Corrector's processing routine is also called internally by the pre scan dialog if an MP3 file fails to match the program's criteria at the attempt of project creation - and the user allows for file modification.
So far, there is no Corrector support for WAV files.
3.12 MP3 Gain Visualization
MP3 Gain Visualization was conceived
to facilitate locating particular parts within (long) MP3's that
display characteristic dynamic features.
Such features may, in the most stroking case, be silent gaps (such as gaps between song tracks of an digitalized LP). But much more subtle features may also be detected, such as the presence/ absence/ changes of steady beates in music or the characteristics of spoken word. The latter make gain visualization particularly useful to quickly locate tracks in audio material that has been cross-faded or that is separated by speech instead of silence (radio recordings).
Conventionally, sound is visualized in wave plots (amplitude over time). While these plots doubtlessly convey more information to those used to "reading" them, they have a considerable drawback compared to the gain visualization proposed here. Visualizing audio material on large scale (more than in the order of seconds) in wave representation at screen resolution leads to almost complete loss of information due to overcrowding. Zooming will give precise small scale information - but at the expense of the loss of large scale orientation. In contrast, GainVisualization allows to assess audio material on a scale of many minutes to hours at a single glance without any zooming.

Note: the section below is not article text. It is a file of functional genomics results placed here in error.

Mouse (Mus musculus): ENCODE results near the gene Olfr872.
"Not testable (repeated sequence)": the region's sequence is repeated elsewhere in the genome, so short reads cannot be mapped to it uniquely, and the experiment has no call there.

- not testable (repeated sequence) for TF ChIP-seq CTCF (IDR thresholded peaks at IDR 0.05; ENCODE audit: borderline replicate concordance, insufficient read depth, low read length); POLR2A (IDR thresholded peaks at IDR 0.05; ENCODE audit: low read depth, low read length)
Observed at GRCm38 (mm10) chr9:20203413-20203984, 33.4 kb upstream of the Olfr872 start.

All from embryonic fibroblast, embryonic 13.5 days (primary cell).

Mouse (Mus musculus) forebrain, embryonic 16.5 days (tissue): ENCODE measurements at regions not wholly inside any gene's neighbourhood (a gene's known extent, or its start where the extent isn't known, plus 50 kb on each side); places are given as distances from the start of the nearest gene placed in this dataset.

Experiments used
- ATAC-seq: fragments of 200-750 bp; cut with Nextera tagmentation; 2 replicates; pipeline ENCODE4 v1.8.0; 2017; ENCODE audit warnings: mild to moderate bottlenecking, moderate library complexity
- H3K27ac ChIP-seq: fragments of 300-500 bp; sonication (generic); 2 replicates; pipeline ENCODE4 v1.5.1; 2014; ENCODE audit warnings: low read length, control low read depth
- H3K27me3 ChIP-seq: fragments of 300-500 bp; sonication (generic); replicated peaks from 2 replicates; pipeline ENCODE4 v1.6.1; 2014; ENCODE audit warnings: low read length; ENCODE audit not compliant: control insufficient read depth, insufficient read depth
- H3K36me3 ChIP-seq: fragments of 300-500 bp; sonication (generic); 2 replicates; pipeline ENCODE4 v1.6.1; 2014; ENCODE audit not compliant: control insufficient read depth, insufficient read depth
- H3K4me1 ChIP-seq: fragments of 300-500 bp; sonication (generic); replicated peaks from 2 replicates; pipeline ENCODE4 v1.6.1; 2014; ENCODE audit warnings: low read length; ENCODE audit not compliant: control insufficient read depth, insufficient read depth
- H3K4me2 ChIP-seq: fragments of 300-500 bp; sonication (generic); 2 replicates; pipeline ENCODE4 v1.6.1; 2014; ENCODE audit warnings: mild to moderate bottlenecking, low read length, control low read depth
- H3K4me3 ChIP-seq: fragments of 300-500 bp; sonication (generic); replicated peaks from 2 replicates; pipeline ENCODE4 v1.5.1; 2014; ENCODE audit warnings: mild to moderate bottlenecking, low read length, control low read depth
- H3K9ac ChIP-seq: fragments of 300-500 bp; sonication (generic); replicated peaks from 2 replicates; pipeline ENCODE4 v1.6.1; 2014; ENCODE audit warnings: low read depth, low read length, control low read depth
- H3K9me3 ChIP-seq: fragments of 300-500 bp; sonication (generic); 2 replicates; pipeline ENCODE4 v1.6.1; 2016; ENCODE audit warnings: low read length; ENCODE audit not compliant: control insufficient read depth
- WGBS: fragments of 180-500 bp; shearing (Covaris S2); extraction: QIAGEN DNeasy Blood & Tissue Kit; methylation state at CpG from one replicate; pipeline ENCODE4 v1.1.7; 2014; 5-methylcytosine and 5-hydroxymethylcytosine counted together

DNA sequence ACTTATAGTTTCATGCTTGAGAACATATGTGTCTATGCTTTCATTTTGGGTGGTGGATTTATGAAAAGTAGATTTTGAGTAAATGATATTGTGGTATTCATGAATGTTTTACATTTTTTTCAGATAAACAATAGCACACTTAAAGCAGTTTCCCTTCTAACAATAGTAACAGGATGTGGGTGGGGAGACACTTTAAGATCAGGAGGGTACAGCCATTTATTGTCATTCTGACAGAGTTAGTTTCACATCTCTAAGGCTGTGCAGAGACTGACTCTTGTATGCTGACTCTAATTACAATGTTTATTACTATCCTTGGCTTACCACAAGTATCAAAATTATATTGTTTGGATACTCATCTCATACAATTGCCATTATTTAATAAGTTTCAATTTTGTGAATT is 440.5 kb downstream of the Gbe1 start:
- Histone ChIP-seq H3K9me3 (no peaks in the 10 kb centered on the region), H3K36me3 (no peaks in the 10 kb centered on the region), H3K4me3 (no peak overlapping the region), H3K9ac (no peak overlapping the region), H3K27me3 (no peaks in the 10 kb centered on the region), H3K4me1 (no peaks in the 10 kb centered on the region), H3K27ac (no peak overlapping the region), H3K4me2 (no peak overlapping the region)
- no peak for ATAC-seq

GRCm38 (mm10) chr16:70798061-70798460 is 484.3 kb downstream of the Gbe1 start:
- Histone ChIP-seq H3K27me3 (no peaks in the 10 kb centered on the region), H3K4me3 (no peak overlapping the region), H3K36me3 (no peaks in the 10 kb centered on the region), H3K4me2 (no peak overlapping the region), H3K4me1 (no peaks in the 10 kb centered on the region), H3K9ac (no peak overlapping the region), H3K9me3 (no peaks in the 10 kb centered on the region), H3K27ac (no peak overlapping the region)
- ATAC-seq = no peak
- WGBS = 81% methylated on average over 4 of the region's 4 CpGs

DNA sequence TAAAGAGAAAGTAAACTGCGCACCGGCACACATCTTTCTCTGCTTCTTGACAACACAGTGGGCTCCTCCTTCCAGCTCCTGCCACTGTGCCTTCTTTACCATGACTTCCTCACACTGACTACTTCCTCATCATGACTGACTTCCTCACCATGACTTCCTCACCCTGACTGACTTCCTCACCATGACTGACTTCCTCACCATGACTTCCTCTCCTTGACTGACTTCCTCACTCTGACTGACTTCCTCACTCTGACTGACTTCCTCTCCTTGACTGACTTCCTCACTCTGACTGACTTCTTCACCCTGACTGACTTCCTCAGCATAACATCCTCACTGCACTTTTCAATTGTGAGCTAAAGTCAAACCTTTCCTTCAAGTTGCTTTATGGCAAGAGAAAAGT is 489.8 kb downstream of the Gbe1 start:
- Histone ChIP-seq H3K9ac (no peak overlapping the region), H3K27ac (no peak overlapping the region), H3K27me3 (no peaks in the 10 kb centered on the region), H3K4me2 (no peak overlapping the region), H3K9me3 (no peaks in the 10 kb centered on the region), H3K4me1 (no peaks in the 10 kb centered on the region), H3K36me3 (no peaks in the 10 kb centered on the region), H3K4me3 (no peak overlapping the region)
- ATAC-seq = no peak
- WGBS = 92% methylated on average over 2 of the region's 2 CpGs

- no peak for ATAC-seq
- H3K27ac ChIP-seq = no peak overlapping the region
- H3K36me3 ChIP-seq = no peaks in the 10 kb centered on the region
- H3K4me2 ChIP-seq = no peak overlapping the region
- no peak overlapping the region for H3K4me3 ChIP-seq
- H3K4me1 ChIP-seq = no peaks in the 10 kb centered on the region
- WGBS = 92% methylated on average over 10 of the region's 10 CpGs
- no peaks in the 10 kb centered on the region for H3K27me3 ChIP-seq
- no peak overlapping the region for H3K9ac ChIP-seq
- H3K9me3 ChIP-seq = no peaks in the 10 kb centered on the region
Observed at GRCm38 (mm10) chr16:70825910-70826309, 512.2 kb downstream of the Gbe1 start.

Gain visualization window
Gain visualization is offered in an additional (non-modal) window of mp3Extractor (screen shot on the right) that is brought up by choosing the corresponding entry in the Tools item of the main menu or by pressing the "GainVis" button in the main window. The feature is available for MP3 files only. A complete scan of the input file is mandatory. A dialog will appear in cases where only a quick scan was performed on opening of the project.
Apart from a main menu, and two white number displays, the gain visualization window features a scroll box containing a marker bar above one or two colored "gain bars" (one for each stereo channel). In the screen shot, these bars appear in different shades of blue. Both bars represent a common horizontal time axis. Unlike the marker in the main window, these bars may be wider than their container and then can be scrolled.
The color of each pixel of a gain bar represents the so called "global gain" parameters of an MP3 frame (two per channel), and is a rough measure for the playback volume of this frame (representing ~25 ms of playback time).
Lighter blue tones represent rather soft frames in contrast to dark blue loud frames.
Beginning top left, the sequential ordering is top to bottom and then left to right. Thus, left to right is the big scale ordering.
On moving the mouse over the pixels of the bar, the corresponding time offset and gain value of a frame is displayed in the white boxes of the window. Clicks trigger corresponding playback jumps in Winamp.